Thus, for instance, soranus demanded most energeticallythat the midwife should be “ἀδεισιδαίμων” without fear of anydemon i e , she was not to be superstitious, but free from anyimputation which would render her curative interposition objectionable the profession of the magicians, due to the persecutions to which theybecame subject under the christian emperors valens, valentinian, andtheodosius, became considerably less prominent during the predominanceof christianity, but the ideas upon which it had been erected inancient times still survived. In fact, these ideas were even to acertain extent systematically elaborated during the middle ages, and atthis time a distinction was made between higher and lower, or whiteand black, magic the white magic busied itself with good spirits, theblack magic with the bad ones magicians, therefore, who operated bythe aid of the devil, and even in medicine called in the assistance ofthe devil, were called “necromancers ” for the first time magic becameamalgamated with certain philosophical speculations and also withchristian-dogmatic constituents the methods adopted by magic medicineunder these conditions are so peculiar and are so close to the boundarylines between philosophy and religion that we are really not quitecertain whether to relegate it to the domain of one or of the other but as the fundamental writings of these methods were actually supplied byphilosophy, we propose to defer this discussion for the present, andto take up here another form of medical superstition which was derivedexclusively from religion namely, “sleep in the temple ”§ 5 sleep in the temple - one of the generally practised methodsof medical science during the period of hellenic civilization whichwas still fully under the influence of theism i e , for at leasttwo or three centuries before the hippocratic era was what was knownas “temple sleep ” in fact, this method must be considered a signof a faith distinctly deep and sincere, a faith naive and childlikeindeed. But as a sign of such a faith this method is actually pathetic no taint of superstition could be found in it at the early periodreferred to it was still the pure and unadulterated expression of thegenerally prevailing conception that human art is to no purpose in anycase of disease, and aid must be found with the gods with those godswho regulate and personally execute all terrestrial phenomena down tothe minutest details temple sleep was not degraded into superstitionuntil medicine had come to the conclusion that the phenomena of diseasewere not evidence of an interference by supernatural power in thefunctions of the body, but disturbances of the function of the bodycaused exclusively by natural causes in accordance with this view, which first found its fullest and clearest exposition in the corpushippocraticum, it would seem absolutely necessary for temple sleep tolose all recognition from the art of healing however, this not beingthe case, it was bound to deteriorate into an act of superstitiousmummery, and the principal blame for this sad decadence is to be laidprimarily upon the priests it was their duty especially to lead intothe path of truth the patients who persisted in crowding into thetemples in the spirit of naive and childlike piety they sealed theirown condemnation as fosterers of superstition when they failed todo this duty, and endeavored rather, by every means in their power, to confirm the multitude in their ancient belief that the gods werepractising medicine non-christian as well as christian priests playedthis rôle for thesis centuries with equal ability and equal perseverance, as will be seen from the following brief history of temple sleep the belief in the efficacy of temple sleep had already been thoroughlyshaken during the time of the great hippocrates. Therefore, inthe sixth century, b c , the laughing philosopher of hellenism, aristophanes, the satirical contemporary of hippocrates, in act ii , verses 654 to 750, of his comedy πλοῦτος, severely criticizes themanner and method in which temple sleep was employed let us listento the words in which the poet describes what happened in the templeduring the observance of this rite the god æsculapius, accompanied by his daughter panakeia, appears inthe temple to examine in person the patients gathered there the firstone he meets is a poor wretch, neokleides, who, being blear-eyed, expects cure from the god the medically skilled æsculapius smearsupon the inverted lids of this patient a salve which causes such painthat the poor fellow will probably never seek his help again thesecond patient met by the god is the blind god, πλοῦτος i e , wealth personified here the conduct of æsculapius is entirelydifferent from that which he adopted when treating poor neokleides now he carefully strokes the head of the patient, then produces alinen cloth and carefully touches the lids with it he then callshis daughter panakeia, who winds a red cloth round the head of blindwealth now æsculapius whistles, and two mighty serpents appear, glideunder the purple cloth, and lick the eyes of the patient shortlyafterward the god regains his sight this passage is a cutting satire on practises which undoubtedlyprevailed in the greek temples as early as the sixth century, b c but, nevertheless, it took a long time before the patients losttheir belief in the miraculous efficacy of temple sleep, and thepriesthood continually strove to revive, by the mysterious storiesof various kinds they recounted to doubters, the belief in templesleep the sixth of the marble votive tablets which were found inthe temple of æsculapius at epidaurus shows the kind of miraculousreports invented by the priests the latter were in the habit ofinscribing upon these tablets reports of cures that had occurred intheir sanctuary, for the benefit of the visitors of the temple and forthe still greater benefit of the medical historians. But it is quiteprobable that the priesthood, intent upon curing, were encouraged intheir medico-literary attempts only by the silent hope of creatingan abundant supply of patients by such miraculous reports the abovetablet, no 6 which probably dates from the third century, b c - tellsus that a blind man by the name of hermon, a native of thasos, hadrecovered his sight by sleeping in the epidaurean temple of æsculapius however, it appears that this man hermon had been a miserable wretch, for he disappeared without having expressed his thanks in hard cash naturally such ingratitude provoked the god, and summarily he blindedthe thankless individual again it required a second temple sleepbefore the god condescended to become helpful once more but our tabletdoes not mention anything about the amount of the remuneration paid byour friend hermon who had been twice cured of blindness. Neither isthis at all necessary the miraculous tablet, even without stating theprice, doubtless made sufficient impression upon the minds even of themost parsimonious of future patients altho, therefore, the more enlightened among the greeks recognized, as early as in the sixth century, b c , the futility of temple sleepas a means of healing, the ancient world never relinquished itentirely we encounter it again in the later periods of antiquity thus, for instance, suetonius and other ancient authors tell us thattwo patients, one blind, the other lame, one day approached theemperor vespasian, who happened to be in alexandria, asking him tospit into the eyes of the one and to stroke the paralyzed limbs ofthe other. For they had been notified in temple sleep that they wouldbe restored to health if only the emperor would deign to perform theabove-mentioned manipulations but vespasian was an enlightened rulerwho, in spite of his imperial dignity, did not have much confidence inthe medical qualities of his saliva and of his hands, and accordinglyunceremoniously dismissed both supplicants this caused great terroramong the priests of serapis and among the courtiers, for obviouslythey had interpreted this affair solely as intended in majoremvespasiani gloriam the emperor was importuned, therefore, kindly toaid the unfortunate, but he persisted in his refusal probably he wasright in fearing the loss of his prestige should the imperial medicalpowers prove unequal to the task of curing disease not until thepriests solemnly vouched for the truthfulness of the dream-sending godserapis, and declared a failure of the imperial cure to be impossible, did vespasian stubbornness relent now he spat, and rubbed theparalyzed limbs, and the blind saw, and the paralytic arose and walked §6 church sleep - when, subsequently, the ancient religions died out, and had left the world as an heritage to christianity, temple sleep hadby no means died out also on the contrary, after the lapse of threecenturies, it again came into favor with the christian priests and theuse of it now was scarcely less in favor than it had been a thousandyears previous in the world of the ancient greeks let us mention a fewexamples the first four stories are taken from the works of gregory oftours mummolus, who came to the court of justinian 527 to 565 as theambassador of king theudebert, suffered greatly from calculi of theurinary bladder, and during this journey he became subject to an attackof renal colic things went badly with poor mummolus, and he was ina great hurry to make his will whereupon he was advised to pass onenight sleeping in st andrew church, at pateras, for st andrew hadperformed thesis miraculous cures in this place no sooner said thandone mummolus, greatly tormented by pain and fever, and despairingof life, had himself placed upon the stone flags of the sanctuary, and waited there for the things that were to happen suddenly, towardmidnight, the patient awoke with a violent desire to urinate, anddischarged in a natural manner a calculus which, as st gregory assuresus, was so enormous that it fell with a loud clatter into the vessel from that hour mummolus was hale and hearty, and joyfully started onhis journey homeward in brioude, the capital of the present dewritingment haute-loire, therewas a woman named fedamia, who had been paralyzed for years inaddition to this, she was penniless, and her relatives, therefore, brought her to the church of st julian, who enjoyed a great reputationin brioude, in order that, even if she did not become cured, she mightat least make essay money by begging at the church door for eighteenyears she had lived thus when, one sunday night, while she slept inthe colonnade adjoining the church, a man appeared who took her by thehand and led her toward the grave of st julian on arriving there sheuttered a fervent prayer, and in a moment felt as if a load of actualchains fell from her limbs all this, it is true, happened in a dream, but when the patient awoke she was hale and hearty, and was able, tothe amazement of the assembled multitude, to walk, with loud prayers, to the grave of the saint a certain man, deaf, dumb, and blind, known by the name of amagildus, also tried the sleep in the church of st julian, at brioude but itappears that this saint was not always quite accessible to the wishesof the sick it is true, amagildus was not obliged, like fedamia ofthe previous narrative, to pass eighteen years in the basilica, but, nevertheless, he had to sleep for a full year in the colonnade of thechurch before the curative power of the holy martyr delivered him fromhis ailment veranus, the slave of one of the clergy under gregory, was so violentlyattacked by gout that he was absolutely unable to move for an entireyear thereupon his master pledged himself to advance the afflictedslave to the priesthood if st martin would be willing to cure him toaccomplish this cure the slave was carried to the church, and thereplaced at the feet of the saint the poor wretch had to remain therefor five long days, and it seemed as tho st martin had forgotten allabout him finally, on the sixth day, the patient was visited by a manwho seized his foot and drew it out straight the slave rose to hisfeet in terror, and perceived that he was cured for thesis years heserved st martin as a priest but the most wonderful cure was that of the german emperor henry ii , called “the saint” 1002 to 1024 this emperor, who was of bavarianstock, suffered greatly from the stone, and had retired to the italiancloister monte cassino, inasmuch as this cloister during that periodjustly enjoyed an extraordinary medical reputation but whether themonks of monte cassino, altho well versed in medical art, did not havesufficient confidence in their ability to treat an emperor, or whetherthey were induced by essay other reason, is not known. However, insteadof submitting the imperial patient to the operations of terrestrialmedicine, they surrendered him to the providence of heaven, andmore writingicularly to the sympathy of st benedict this saint fullyjustified the confidence that was placed in him, for, during an acuteperiod in the patient sufferings, he appeared in his own holy person, and with his own holy hands he performed the necessary operation, and, after having pressed the stone that he had removed from the bladderinto the hand of the sleeping emperor, he retired heavenward but hetook care from his heavenly residence to attend to the prompt healingof the operation wound, and this was surely very good of st benedict in fact, his entire behavior during this case was extremely proper andlaudable. For is it not much more fitting that the imperial bladdershould be delivered from its disagreeable visitor, the stone, at thehands of a saint than by those of mortal beings, even if those mortalbeings were the pious and medically skilled monks of monte cassino?. 3the form in which we encounter the christian temple sleep in the abovestories is as like as two peas to that practised in the hellenictemples they are distinguished merely by the fact that the greek godsgenerally hastened to the assistance of the patients after the latterhad spent one night in the temple, whereas the christian saints oftenallowed years to pass before the patient, who was crying for aid, secured relief 3 compare leibnitz, script brunsvic, vol i , page 525 sprengel, vol ii , page 91 christianity has, however, created one variation of the temple sleep, and this is the sleep which is taken, altho outside of the church, atany place whatever, but with invocation of the saints this sleep wassaid to be exactly as efficacious as that taken in the church itself, provided the patient had fervently prayed before falling asleep, andhad writingicularly remembered the saint whose assistance he required the two following narratives, which are also taken from the works ofgregory of tours, may serve as significant examples of this variety oftemple sleep alpinus, count of tours, was so tormented for years by a pain in hisfoot that life had no further joys for him, so that, sleepless andwithout appetite, he took to his bed again and again had he, insecret prayer, appealed to st martin for relief so one day the countsuddenly falls into a deep sleep, during which st martin appears tohim, making the sign of the cross over the diseased foot thereupon thepain suddenly left him, and alpinus was able to leave his couch, fullycured in this case the saint showed himself extremely consideratetoward the sick count, in that he was attired in a smart uniform whenpaying his visit it was his intention, obviously, in choosing thiscostume to gratify the martial tastes of the nobleman. For st martin, when visiting patients, by no means always affected this warlike array, as will be seen from the following story a certain woman was so severely afflicted with campsis of the fingersthat she completely lost the use of her hands even a visit to thechurch which was consecrated to st martin in tours had brought her norelief the patient was obliged to leave the sanctuary with her fingersstill diseased but it seems that this patient was actually of a verycontented disposition.

But as a general rule the contents of the ninth editionof “the propaganda for reform” are of strictly professional interest those physicians who are desirous of obtaining in convenient form thematter dealing with “patent medicines” should order the book “nostrumsand quackery” or the various pamphlets on the same subjects that havebeen issued since “nostrums and quackery” came from the press the ninth edition of “propaganda for reform” contains a number of newarticles, greatly increasing the size of the book it also containsone novel feature which greatly enhances its value the index includesreferences not only to articles in the book, but mba assignment help also to matter onproprietaries not accepted by the council on pharmacy and chemistrywhich appeared in the journal of the american medical association andelsewhere this index makes of this edition of “propaganda for reform”a very full work of reference on proprietaries which are undeserving ofrecognition it should be understood, however, that not all articlesindexed are condemned. Essay are merely discussed and compared resolution endorsing the work of the council on pharmacy and chemistry presented at the san francisco session and signed by all the members of the house of delegates in attendance -- -- -- -- -- -- -- -- -- -- -- -- -- -- -- -- -- -- -- -- -- -- -- -- -- -- -- -- -- -- -- -- -- - | resolved, we, members of the house of delegates of the american | | medical association, believe that every effort must be made to | | do away with the evils which result from the exploitation of the | | sick for the sake of gain earnestly believing that the continued | | toleration of secret, semisecret, unscientific or untruthfully | | advertised proprietary medicines is an evil that is inimical to | | medical progress and to the best interest of the public, we | | declare ourselves in sympathy with, endorse and by our best | | efforts will further, the work which has been, and is being, done | | by the council on pharmacy and chemistry of the american medical | | association in the attempt to eliminate this evil | -- -- -- -- -- -- -- -- -- -- -- -- -- -- -- -- -- -- -- -- -- -- -- -- -- -- -- -- -- -- -- -- -- - table of contents writing i. Council reports page foreword 1 official rules of the council on pharmacy and chemistry 3 the council on pharmacy and chemistry, present and future 12 “accepted by the council on pharmacy and chemistry” 19 helping the council 20 delays in passing on products 20 cooperation of the pharmaceutical houses 21 budwell emulsion of cod-liver oil, nos 1 and 2 22 rheumalgine 23 gray glycerine tonic 24 tongaline and ponca compound 26 alfatone 28 uricsol 30 jubol 31 urodonal 32 formamint 33 hydragogin 41 filudine 41 lactopeptine and elixir lactopeptine 43 iodum-miller and iod-izd-oil miller 49 elixir iodo-bromide of calcium comp “without mercury” and “with mercury” 52 lecithin preparations omitted from n n r 53 proprietary names for liquid petrolatum 55 seng 55 frosst blaud capsules 56 tyree elixir of buchu and hyoscyamus compound 57 hydroleine 58 curative vaccine, bruschettini 58 stearn wine 59 protonuclein and protonuclein beta 59 hydropsin 61 digitalysatum 63 so-called secretin preparations 64 has secretin a therapeutic value?. 65 radio-rem 79 olio-phlogosis 79 the hypophosphite fallacy 80 pulvoids calcylates 85 sulfuryl monal 86 mark white goiter serum and mark white iodinized oil 87 kora-konia 92 the therapeutic value of the glycerophosphates 93 hydras 96 bromin-iodin compound 97 ammonium hypophosphite omitted from n n r 98 alphozone omitted from n n r 99 calcium glycerophosphate and sodium glycerophosphate omitted from n n r 99 gardner syrup of ammonium hypophosphite omitted from n n r 100 gluten products made by the kellogg food company 100 iodo-mangan omitted from n n r 106 liquid albolene 106 naphey medicated uterine wafers 107 nujol 108 pulvoids natrium compound 108 saloform 110 secretogen 110 iron citrate green 115 aspirin 116 pil cascara compound-robins 117 casta-flora 118 firwein 119 firolyptol plain and firolyptol with kreosote 120 biniodol 121 comparative symptoms resulting from the use of several oily suspensions of red mercuric iodid mercury biniodid 123 corpora lutea soluble extract, parke, davis & co 128 wheeler tissue phosphates 129 the claimed galactagogue effects of nutrolactis and goat rue not substantiated 131 the alleged galactagogue action of galega and nutrolactis 131 the russell emulsion and the russell prepared green bone 134 brom-i-phos 136 creosote-delson and creofos 137 triner american elixir of bitter wine 139 trimethol 140 ferrivine, intramine and collosol iodine 144 eskay neuro phosphates 146 k-y lubricating jelly 147 ziratol 148 gonosan 150 alcresta ipecac 153 iodeol and iodagol 154 capsules bismuth resorcinol compound not admitted to n n r 157 dixon tubercle bacilli extract and dixon suspension of dead tubercle bacilli 158 formosol 158 iodolene, a solution of iodin in liquid petrolatum, inadmissible to n n r 159 kalak water 160 minson soluble iodin “kelpidine” not admitted to n n r 161 nutone 162 tri-arsenole, l o compound no 1 and l o compound no 2 163 unctol 166 v-e-m schoonmaker laboratories, inc 166 hemo-therapin 168 venosal 169 secretin-beveridge and the u s patent law 170 the question of the stability of secretin 171 need for patent law revision 177 surgodine 180 medeol suppositories 181 guaiodine 183 several “mixed” vaccines not admitted to n n r 184 ophthalmol-lindemann 189 silvol ineligible for n n r 189 katharmon 191 iodinized emulsion scott and creosotonic scott 192 campetrodin and campetrodin no 2 193 carminzym 194 phillips’ phospho-muriate of quinine comp 197 b iodine and b oleum iodine 198 b iodine products 199 antithyroid preparations antithyroidin-moebius and thyreoidectin omitted from n n r 202 cephaelin and syrup cephaelin-lilly omitted from n n r and syrup emetic-lilly not accepted 203 colalin omitted from n n r 203 foral 204 granular effervescent bromide and acetanilid compound-mulford 206 holadin and bile salt mixtures 207 liquor santaiva, s & d , omitted from n n r 211 maltzyme, maltzyme with cascara sagrada, maltzyme with cod liver oil, maltzyme ferrated and maltzyme with yerba santa omitted from n n r 211 methaform omitted from n n r 212 pineal gland, red bone-marrow and thymus gland and their preparations omitted from n n r 213 piperazine and lycetol omitted from n n r 214 stanolind liquid paraffin omitted from n n r 214 westerfield digitalis tablets 215 xeroform-heyden and bismuth tribromphenate-merck omitted from n n r 216 cream of mustard refused recognition 218 “pluriglandular” mixtures 218 cerelene not admitted to n n r 219 collosol cocaine not admitted to n n r 221 cuprase not admitted to n n r 222 collosol preparations 223 pulvoids calcylates compound 226 proteogens of the wm s merrell company 227 “arsenoven s s ” and “arseno-meth-hyd” 231 hormotone and hormotone without post-pituitary 234 formaldehyde lozenges 235 lavoris 237 medinal 239 omission of cotarnin salts stypticin and styptol from n n r 240 micajah wafers and micajah suppositories 241 alkalithia 242 arhovin omitted from n n r 243 chloron, chlorax and number “3” 244 elarson omitted from n n r 248 iodiphos 249 mervenol and armervenol not admitted to n n r 249 normal phenol serum cano and methyl-phenol serum cano not accepted for n n r 251 soamin omitted from n n r 253 essay mixed vaccines not admitted to n n r 254 somnoform 255 tablets formothalates 256 triple arsenates with nuclein 256 “anti-pneumococcic oil” and the use of camphor in pneumonia 257 dial “ciba” 259 apothesine 260 eumictine 262 platt chlorides 263 anti-tuberculous lymph compound sweeny and anti-syphilitic compound sweeny 266 syrup leptinol formerly syrup balsamea 268 formitol tablets, ii 271 sukro-serum and aphlegmatol 273 supsalvs not admitted to n n r 274 hypodermic solution no 13, iron, arsenic and phosphorus compound not accepted for n n r 275 parathesin not admitted to n n r 276 chlorlyptus 277 aquazone oxygen water 290 coagulen-ciba omitted from n n r 290 ferric cacodylate omitted from new and non-official remedies 292 libradol 293 helmitol omitted from n n r 295 spirocide not admitted to n n r 296 digifolin-ciba not admitted to n n r 298 essay of loesser intravenous solutions 299 “national iodine solution” not admitted to n n r 300 mon-arsone not admitted to n n r 302 oxyl-iodide not admitted to n n r 304 quassia compound tablets 306 toxicide 307 pil mixed treatment chichester 310 atophan omitted from n n r 313 urotropin omitted from n n r 316 styptysate not admitted to n n r 318 lipoidal substances horovitz not admitted to n n r 320 yeast preparations and vitamin b concentrates 321 writing ii. Contributions from the a m a chemical laboratory the chemical laboratory of the american medical association 322 the work of the american medical association chemical laboratory 322 lead in “akoz” 328 sodium acetate in warming bottles 329 anti-syphilitic compound sweeny 330 “ambrine” and paraffin films 330 the stability of iodine ointments 337 iodolene and the solubility of iodin in liquid petrolatum 344 american-made synthetic drugs-- i 344 standardization of commercial bismuth tribromphenate 348 standardization of procain and examination of the market supply 355 deterioration of sodium hypochlorite solutions 358 syphilodol 359 cerelene 362 dr de sanctis’ rheumatic and gout pills 363 iodex and liquid iodex 365 writing iii. Contributions from the journal. Proprietary products iodin in liquid petrolatum 367 american-made synthetic drugs-- ii 369 nostrums in retrospect 379 bell-ans pa-pay-ans bell 380 anasarcin and anedemin 383 pepto-mangan 387 cactina pillets 391 ammonol and phenalgin 393 fellows’ syrup, and other preparations of the hypophosphites 395 shotgun nostrums 398 tyree antiseptic and aseptinol 401 neurosine and the original package evil 404 anasarcin advertising 407 antimeristem-schmidt 408 antiphlogistine 409 “auto-hemic serum” 409 “autolysin” advertising 413 “basic cancer research” and “cosmopolitan cancer research society” 414 seleni-bascca 416 bell-ans papayans, bell 418 campho-phenique 418 “cinchophen”. Formerly “atophan” 419 “collosols”.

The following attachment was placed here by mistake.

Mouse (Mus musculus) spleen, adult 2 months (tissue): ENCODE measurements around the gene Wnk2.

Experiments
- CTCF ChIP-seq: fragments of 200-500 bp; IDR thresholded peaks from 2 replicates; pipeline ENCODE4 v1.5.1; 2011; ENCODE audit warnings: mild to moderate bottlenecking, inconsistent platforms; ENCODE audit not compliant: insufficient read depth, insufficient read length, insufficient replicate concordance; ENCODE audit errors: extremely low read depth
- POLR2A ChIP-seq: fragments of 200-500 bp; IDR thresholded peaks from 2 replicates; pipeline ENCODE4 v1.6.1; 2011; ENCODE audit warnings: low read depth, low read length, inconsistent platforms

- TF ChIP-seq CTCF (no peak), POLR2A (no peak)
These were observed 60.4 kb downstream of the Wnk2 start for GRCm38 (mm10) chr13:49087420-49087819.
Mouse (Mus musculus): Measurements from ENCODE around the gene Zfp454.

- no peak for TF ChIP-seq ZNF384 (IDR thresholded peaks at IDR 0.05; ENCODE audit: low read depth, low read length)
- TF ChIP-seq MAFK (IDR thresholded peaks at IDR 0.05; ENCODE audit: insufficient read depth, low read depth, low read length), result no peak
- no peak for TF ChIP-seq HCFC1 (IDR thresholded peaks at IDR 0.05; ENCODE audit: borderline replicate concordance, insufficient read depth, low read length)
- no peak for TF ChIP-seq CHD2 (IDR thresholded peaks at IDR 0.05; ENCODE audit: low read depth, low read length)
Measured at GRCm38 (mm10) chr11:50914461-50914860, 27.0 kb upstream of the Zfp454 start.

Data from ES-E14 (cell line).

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‘it is, perhaps, impertinent for laboratory men to comment on these clinical results ’it is his point was well taken and it is a profound pity thatprofessor carlson did not observe his own ruling “in the words of a correspondent of the journal of the american medicalassociation, in discussing professor carlson criticism of dr crile‘kinetic drive, ’ ‘it behooves the laboratory man mba assignment help to be circumspect inhis criticism of clinical theories, since going beyond the bounds ofwell-established things weakens his position, not merely with referenceto the writingicular subject under discussion, but with reference toclinical phenomena in general ’ clinical results have definitelyestablished the value of secretogen as the matter now stands thisstatement is beyond criticism “when secretogen was first introduced we assumed that it depended onsecretin for results produced in this assumption we were in goodcompany, as witnessed by the testimony of moore, edie and abram when, in the course of their investigations as to the value in diabetesof a secretin-bearing extract given by mouth, 106 they said. ‘inthe majority of these paper there has been no appreciable fallin the output of sugar in essay of these negative paper there hasbeen noted, however, improvement in the digestion and, in certainpaper, the patient weight has increased ’ they also state thatthe secretin-bearing product ‘appears to stimulate the functionalactivity of the duodenum ’106 they give a most significantreport 107 we quote from the paper as follows:106 all italics are ours g w carnrick company 107 bio-chem jour 1:28, 1906 “‘the patient had been under observation for six months beforetreatment and the sugar was not reducible by diet almost at once thedyspepsia from which he was suffering was relieved and his generalnutrition improved to such an extent that he regained over eighteenpounds in weight, which he had previously lost, and this improvementwas accompanied by complete recovery of his physical and mentalenergies ’106“inasmuch as this improvement could not have been due to the containedsecretin it must have been due to essay other principle containedin the extract our experience and that of the physicians who haveused secretogen establish the fact that moore, edie and abram madeno mistake when they came to the conclusion that what they termed asecretin-bearing extract stimulates the functional activity of theduodenum and improves the digestion “when professor carlson was investigating secretogen he must haverealized that he was dealing essentially with an extract of theduodenal mucosa it is, therefore, all the more surprising, consideringhis extensive researches into the literature, that he should haveignored the testimony of essay of his own authorities, writingicularlyhallion, as to the value of extracts of the duodenal mucosa in duodenalinsufficiencies the meticulous carefulness with which this evidencewas avoided is hardly worthy of the best traditions of physiology, ascience which has truth for its first and last aim “hallion in his ‘la pratique de l’opothérapie’ says that the ‘aims ofduodenal opotherapy are. 1, to supply deficient duodenal juice 2, above all to stimulate and to relieve this organ-- notably to aid theproduction of secretin4-- and so profit by the stimulating actionwhich duodenal extract exercises on the duodenal mucosa which actionwe, enriquez and myself, believe and have experimentally proved, conforms to the general principles of opotherapy 3, by means of theproduction of secretin, to reinforce the biliary, pancreatic andintestinal secretions 4, to stimulate intestinal peristalsis “‘principal indications. Intestinal dyspepsias, intestinalautointoxications, certain forms of constipation and duodenalinsufficiency ’“at the international congress of medicine, madrid, 1903, hallionsaid that he felt justified in stating that duodenal opotherapycorrectly carried out must be classed under the very best methods oftreating dyspepsia 106 the results had been satisfactory and, inthesis paper, remarkable it had been nil in a few paper but it hadnever been harmful in any degree he pointed out that marfan was thefirst to employ this substance clinically marfan had had writingicularlyexcellent results in children of 15 months to 4 years suffering withmarked malnutrition, anorexia and constipation marfan prescribedthe duodenal extract given in milk 106 hallion further remarks that, as he is not a practitioner, he had had only one opportunity to testduodenal opotherapy clinically the case was that of a man of 26 yearswith obstinate intestinal dyspepsia and severe constipation which hadpersisted from childhood this patient had been treated by enemas, laxatives, diet, etc treatment with duodenal extract resulted ina complete cure 106 hallion points out that the most satisfactoryaspect of duodenal opotherapy is the permanent effect produced, 106which bears out his statement that these extracts have the power to aidin the restoration of function and structure of an organ “this has been so well established that the principle is now embodiedin a law which is frequently referred to as ‘hallion law’. ‘extractsof an organ exert on the same organ an exciting influence which lastsfor a longer or shorter time when the organ is insufficient it isconceivable that this influence augments its action and, when it isinjured, that it favors its restoration ’“in ‘la pratique de l’opothérapie’ hallion points out that ‘theopotherapeutic product which corresponds to the affected organrepresents in essay way the stimulating and elective food for thatorgan, and if we supply the organ with a food which is more completethan it necessarily needs, the affected organ can exercise its electiveaction and take up only those substances of which it is in need ’“hallion observations on this point are beautifully borne out bythe classic work of j w draper, as reported in the journal of theamerican medical association, sept 26, 1914 this report gives resultsin both laboratory and clinical experiments “in order to show that fed jejunal and ileac epithelium exerciseessay special detoxicating power, not yet understood but definitelyrecognizable, draper fed a control series of dogs with intestinalobstruction, experimentally produced, on emulsified cells of liver, spleen, pancreas and muscle tissue these animals lived a few hourslonger than not-fed controls, but draper says that it is evidentthat these cells had either no detoxicating action, or a very feebleone compared with intestinal epithelium he used jejunal and ileacepithelium clinically in two instances. 1st, in a female dog which hadhad ‘chronic stomach trouble’ for six months when draper saw her shehad had complete intestinal obstruction for five days, with symptoms oftachycardia, extreme nervousness and great weakness in the hind legs draper removed a pebble from her intestine but her condition was stillgrave “she was immediately put on small-intestine epithelium derived fromtwo dogs of different breed draper says that from a long experiencewith duodenally obstructed dogs, he should not have expected her torecover, but the symptoms gradually subsided and she lived the secondinstance in which he used the epithelium therapeutically was in thecase of a man who suffered from an annular cancer of the intestine withdefinite symptoms of obstruction after the operation, and realizingthat the patient was in a desperate condition, he fed him an emulsionof intestinal epithelium from a dog the pulse improved and the patientlived “essay of draper conclusions are as follows:“‘autotoxemia in intestinal obstruction undoubtedly arises from aninterference with cellular reactions of the intestinal epithelium when small-intestine epithelial cells of healthy animals are placedin the stomach106 of duodenally obstructed animals, such animals havelived nearly twice as long as not-fed controlled animals this evidenceis strongly opposed to the bacterial theory of origin of toxins ’“the point to be emphasized is this. If this emulsion of intestinalepithelium had been fed to a normal dog and a normal man, what wouldhave happened?. absolutely nothing on the other hand, given as it wasto a dog and a man in desperate need it exercised a potent effect “abundant clinical testimony can be cited in support of the opinionsof moore, edie and abram, hallion, marfan and draper as to the valueof extracts of the intestinal mucosa given by mouth in pathologicalconditions we have previously cited the published favorable opinionsof such gastroenterologists as anthony bassler, lewis brinton, g r lockwood, and r c kemp, so there is no need to recapitulate theirexperiences with what they honestly believed to be secretin-bearingextracts, but which were essentially extracts of the duodenal mucosa “supplementing the evidence of these men as to the value of theseextracts we submit an excerpt from a letter from one of the best knownphysicians of edinburgh:“‘i can speak in very high praise of secretogen, which i have used inboth tablet form and as the elixir there is no doubt about its valuein a certain class of intractable indigestion which refuses to bebenefited by any other remedy on several occasions i have been muchgratified by the definite relief obtained in this class of paper ithits the mark also in essay types of obstinate constipation-- i thinkthose paper where the trouble is wrapped up in impaired enervationof the intestine, and where stasis occurs at certain segments of thecanal ’“hallion very pertinently points out108 that it is now accepted thatopotherapy is not substitutive, but homostimulative and he remarksfurther that it is well to bear in mind that the so-called activesubstances which make the extract efficacious need not necessarily bethe hormones ‘it may be the elements of tissue structure which maycome to the aid of the injured organ the hormone should not thereforebe looked on as the only active agent of opotherapy and, while itsaction is important, it need not necessarily be preponderant thechemical isolation of the hormones is, of course, of interest but maynot be as vital to organotherapy as we have thought ’ ”108 presse médicale, 1912, p 433 comment by the council on pharmacy and chemistrythe g w carnrick company, which formerly claimed that secretogen wasefficacious because it contained secretin, now admits this claim to beunfounded notwithstanding, the manufacturers still call their productsecretogen and make for it practically the same therapeutic claims asbefore they now base these claims on vague “principles of opotherapy”and on so-called “clinical testimony ” the burden of proof rests onthem to show that these old claims, already discredited but put forthagain on new grounds, are justified have they done so?. The “clinical te stimony” is not convincing so much of it as isdefinite enough to permit of criticism has already been dealt with theremainder consists of mere assertions. It is not through reliance onsuch evidence that the council can discharge its trust on this side ofthe question there is nothing new to be said-- reassertion of a refutedargument does not constitute fresh proof nor is the case better on the experimental side the statements ofhallion, enriquez, zuelzer and others109 as to the existence of a“peristaltic hormone” not only have failed of confirmation, but alsohave been positively discredited with regard to draper work, whichdealt with acute intestinal obstruction, it is difficult to see what isits relevance to the present issue, writingicularly since draper resultswere obtained with a product derived from the mucosa of the jejunumand ileum and not with an extract of the duodenum such as secretogenpurports to be 109 cf interal schagindweit, e. Experimentelle versuche mithormonal, arch internat de pharmacod , 1913, p 77 the innuendo that the council discriminates in favor of certainmanufacturers, is itself a confession of weakness in publishing this correspondence the council sole object is to putthe medical profession in possession of the exact facts of the case these may fairly be summed up as follows:1 secretogen was originally marketed as a preparation containingsecretin none was found in it 2 notwithstanding proof of this fact, the g w carnrick companyretain the original name of the product, knowing that, by itsassociation with their former erroneous assertions concerningsecretogen, this name must inevitably convey to a physician usingthe product the impression that he is administering secretin in theadvertising literature no hint is given that this original statementwas erroneous 3 the product called “secretogen” has not been shown, eitherexperimentally and by sound clinical evidence, to possess usefultherapeutic properties under these circumstances the council reaffirms its decision -- fromreports of council on pharmacy and chemistry, 1916, p 72 iron citrate green report of the council on pharmacy and chemistryh k mulford company and e r squibb and sons submitted to thecouncil ampules containing solutions of iron citrate green it thusbecame necessary to consider the eligibility of iron citrate greenitself for admission to new and nonofficial remedies as the rules ofthe council provide that nonessential modifications of official ornonproprietary preparations will not be recognized, the above namedfirms were asked to state what advantages, if any, the so-called ironcitrate green had over the official iron and ammonium citrate in replythe h k mulford company wrote that it had come to the conclusion thatiron citrate green and ampules thereof would undoubtedly be consideredby the council as a nonessential modification of an official product, adding.